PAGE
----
Lent is a time of introspection, and even penance, as we look forward with humble awe and deep gratitude to the celebration of Jesus’ resurrection. 

The modern practices of Lent have ancient pedigrees. The term “Lent” comes from the Old English word lencten, which referred to the “lengthening” of the daylight hours during spring. Christians in northwestern Europe and the British Isles appropriated this term for the spring liturgical season.  

Lent was traditionally a time for preparing both longtime believers and new converts for the welcoming of new Christians into the community through their baptisms, which were celebrated during Eastertide. Lent continues to be a time of preparation of self and the community as we look forward to the expansion of God’s reign and the defeat of sin and death.  

Lenten practices traditionally fall into three broad categories: justice toward God, justice toward oneself and justice toward others. Lent is a time of prayer, fasting and almsgiving to meet these goals.  

The following activities can help mark this important season:  

Justice toward God 

  • Rededicate yourself to living into your holy vocation to extend God’s reign in your daily life. 
  • Meditate on God’s faithful and sacrificial love for us to cultivate deep and abiding gratitude. 

Justice toward oneself 

  • Remember in humility that you are created of dust and to dust you shall return. 
  • Take time to honestly, critically and gently evaluate how you have loved God and neighbor—or not—and how the Spirit might be calling you to do better. 
  • Fast from rich and delicious food to help yourself consciously break patterns of selfishness and overconsumption. 
  • Repent of patterns and habits that harm yourself and/or others. 

Justice toward others 

  • Continue the traditional Lenten practice of increased giving to people experiencing poverty.  
  • Commit your time, energy and resources to supporting social justice causes through such organizations and programs as the Lutheran World Federation and the ELCA Good Gifts project 
  • Invite acquaintances (or strangers!) to share a meal and share their stories. 
  • Take steps toward reconnecting with those from whom you’ve been estranged (if healthy for all). 

One of my favorite practices during Lent is a modification of the Jewish ritual Tashlikh. A person will go to their closest flowing water source, such as a stream or river. I like to survey the path my local Mud Creek takes on its way to the Gulf of Mexico, which helps me remember my responsibility to be a good custodian of local waterways. Then I recite, among other prayers, Micah 7:18-19:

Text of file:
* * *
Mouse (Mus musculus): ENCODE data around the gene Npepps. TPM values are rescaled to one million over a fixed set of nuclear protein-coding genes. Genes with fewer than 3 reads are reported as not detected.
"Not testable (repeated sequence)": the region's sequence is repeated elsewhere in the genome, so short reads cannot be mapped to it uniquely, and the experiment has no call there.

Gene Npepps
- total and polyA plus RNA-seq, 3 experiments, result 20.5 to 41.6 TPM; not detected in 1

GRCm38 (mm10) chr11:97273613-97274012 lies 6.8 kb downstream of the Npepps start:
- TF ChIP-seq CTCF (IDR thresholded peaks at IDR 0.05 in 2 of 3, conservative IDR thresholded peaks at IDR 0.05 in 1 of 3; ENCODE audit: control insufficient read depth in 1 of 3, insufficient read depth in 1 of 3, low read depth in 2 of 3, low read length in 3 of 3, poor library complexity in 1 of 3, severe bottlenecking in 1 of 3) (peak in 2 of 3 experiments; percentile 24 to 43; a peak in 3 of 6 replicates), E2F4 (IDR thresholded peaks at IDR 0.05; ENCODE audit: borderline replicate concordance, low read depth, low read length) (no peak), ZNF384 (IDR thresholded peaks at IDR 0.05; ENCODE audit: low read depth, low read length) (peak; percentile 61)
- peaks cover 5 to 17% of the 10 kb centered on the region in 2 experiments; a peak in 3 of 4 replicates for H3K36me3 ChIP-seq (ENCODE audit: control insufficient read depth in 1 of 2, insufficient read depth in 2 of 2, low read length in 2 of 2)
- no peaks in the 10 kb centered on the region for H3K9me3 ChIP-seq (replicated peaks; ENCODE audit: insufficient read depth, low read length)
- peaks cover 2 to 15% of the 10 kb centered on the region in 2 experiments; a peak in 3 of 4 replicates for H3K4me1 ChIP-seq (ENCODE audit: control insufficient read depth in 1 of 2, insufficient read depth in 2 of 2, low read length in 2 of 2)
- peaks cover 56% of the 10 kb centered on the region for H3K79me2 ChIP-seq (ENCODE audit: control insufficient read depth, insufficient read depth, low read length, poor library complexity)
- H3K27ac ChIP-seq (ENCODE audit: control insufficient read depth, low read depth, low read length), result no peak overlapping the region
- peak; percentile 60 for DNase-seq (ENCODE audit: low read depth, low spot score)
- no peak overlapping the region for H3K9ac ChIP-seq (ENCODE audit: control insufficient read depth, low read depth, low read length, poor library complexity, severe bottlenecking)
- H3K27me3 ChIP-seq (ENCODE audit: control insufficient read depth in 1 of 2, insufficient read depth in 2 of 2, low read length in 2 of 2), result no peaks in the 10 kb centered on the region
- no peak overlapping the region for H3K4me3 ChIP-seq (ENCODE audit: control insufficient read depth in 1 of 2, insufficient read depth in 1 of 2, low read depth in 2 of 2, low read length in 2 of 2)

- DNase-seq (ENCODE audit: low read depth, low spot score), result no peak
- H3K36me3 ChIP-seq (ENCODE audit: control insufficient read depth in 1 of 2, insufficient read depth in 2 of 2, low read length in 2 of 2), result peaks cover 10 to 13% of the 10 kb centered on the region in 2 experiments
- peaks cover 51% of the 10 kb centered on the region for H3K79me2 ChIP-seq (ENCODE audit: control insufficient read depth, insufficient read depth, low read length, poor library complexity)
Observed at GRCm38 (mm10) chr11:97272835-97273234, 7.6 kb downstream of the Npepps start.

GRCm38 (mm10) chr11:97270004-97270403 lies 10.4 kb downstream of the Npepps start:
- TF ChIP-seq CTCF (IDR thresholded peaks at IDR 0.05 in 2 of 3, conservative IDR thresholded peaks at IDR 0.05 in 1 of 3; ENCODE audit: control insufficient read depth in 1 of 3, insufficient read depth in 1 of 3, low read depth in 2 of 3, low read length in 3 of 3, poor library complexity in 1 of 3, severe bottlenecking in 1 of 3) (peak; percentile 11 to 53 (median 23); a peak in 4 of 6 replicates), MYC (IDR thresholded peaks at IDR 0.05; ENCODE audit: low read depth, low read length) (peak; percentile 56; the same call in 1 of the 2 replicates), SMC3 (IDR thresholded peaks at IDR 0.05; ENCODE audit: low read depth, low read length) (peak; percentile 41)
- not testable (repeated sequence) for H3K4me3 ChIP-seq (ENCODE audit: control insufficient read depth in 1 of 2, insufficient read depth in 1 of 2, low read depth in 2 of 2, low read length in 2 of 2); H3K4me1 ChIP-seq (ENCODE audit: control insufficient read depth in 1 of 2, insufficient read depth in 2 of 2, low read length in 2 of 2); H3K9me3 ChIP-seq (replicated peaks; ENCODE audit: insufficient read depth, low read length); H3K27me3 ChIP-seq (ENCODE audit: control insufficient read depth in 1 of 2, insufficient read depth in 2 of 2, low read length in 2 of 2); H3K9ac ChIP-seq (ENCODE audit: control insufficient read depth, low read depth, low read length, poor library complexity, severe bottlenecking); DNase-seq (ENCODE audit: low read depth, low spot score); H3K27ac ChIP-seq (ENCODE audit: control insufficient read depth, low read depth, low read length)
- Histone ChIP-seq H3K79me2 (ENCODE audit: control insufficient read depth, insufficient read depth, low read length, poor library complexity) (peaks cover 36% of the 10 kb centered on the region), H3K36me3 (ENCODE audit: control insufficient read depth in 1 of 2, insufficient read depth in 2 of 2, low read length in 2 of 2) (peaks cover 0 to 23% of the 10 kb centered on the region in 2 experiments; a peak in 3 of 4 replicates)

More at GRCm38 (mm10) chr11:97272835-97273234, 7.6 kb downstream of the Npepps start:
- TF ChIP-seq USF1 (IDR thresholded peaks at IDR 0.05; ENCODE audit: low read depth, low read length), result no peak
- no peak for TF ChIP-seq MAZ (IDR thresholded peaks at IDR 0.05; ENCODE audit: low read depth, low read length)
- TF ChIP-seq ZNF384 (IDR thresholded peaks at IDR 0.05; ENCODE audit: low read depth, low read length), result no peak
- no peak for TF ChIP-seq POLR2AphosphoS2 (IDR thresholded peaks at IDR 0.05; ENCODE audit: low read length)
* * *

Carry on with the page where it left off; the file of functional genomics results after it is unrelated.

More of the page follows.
Who is a God like you, pardoning iniquity and passing over the transgression of the remnant of your possession? He does not retain his anger forever, because he delights in showing clemency. 

He will again have compassion upon us; he will tread our iniquities under foot. 

You will cast all our sins into the depths of the sea.

Lint (for Lent!) taken out of one’s pocket—or perhaps a tiny bit of bread or a handful of soil—is cast into the stream or river to be carried away to the sea. The water carrying away the tiny bits of lint that accumulate in my pocket helps me visualize how God takes away my sins and injurious habits that also accumulate over time, so that I’m freed to serve God and neighbor once again.  

On Thursdays during Lent, I try to discern patterns that harm myself or my neighbor, and when I come up with something of which I would like to repent, I take from my pocket or wallet a tiny bit of cotton or linen lint (something that will biodegrade quickly and not harm fish or amphibians). On Good Friday, I toss the small collection of natural fibers into the creek, repenting and thanking God for carrying away my sins.  

However one practices Lent, it’s a time of introspection and preparing to celebrate Jesus’ taking away of our sins, sinfulness and embrace of death over life. It’s important that we don’t wallow in self-contempt. Rather, with confidence in Jesus’ salvation, we should repent of negative patterns and live into Jesus’ calling to love God and our neighbors. Lent continues to be a time of preparation of self and the community as we look forward to the expansion of God’s reign and the defeat of sin and death.  

Cory Driver
Cory Driver is a minister of word and service, and the director of the Transformational Leadership Academy in the Indiana-Kentucky Synod. He earned his doctorate in Jewish religious cultures from Emory University, Atlanta. Cory lives with his family in Indianapolis.

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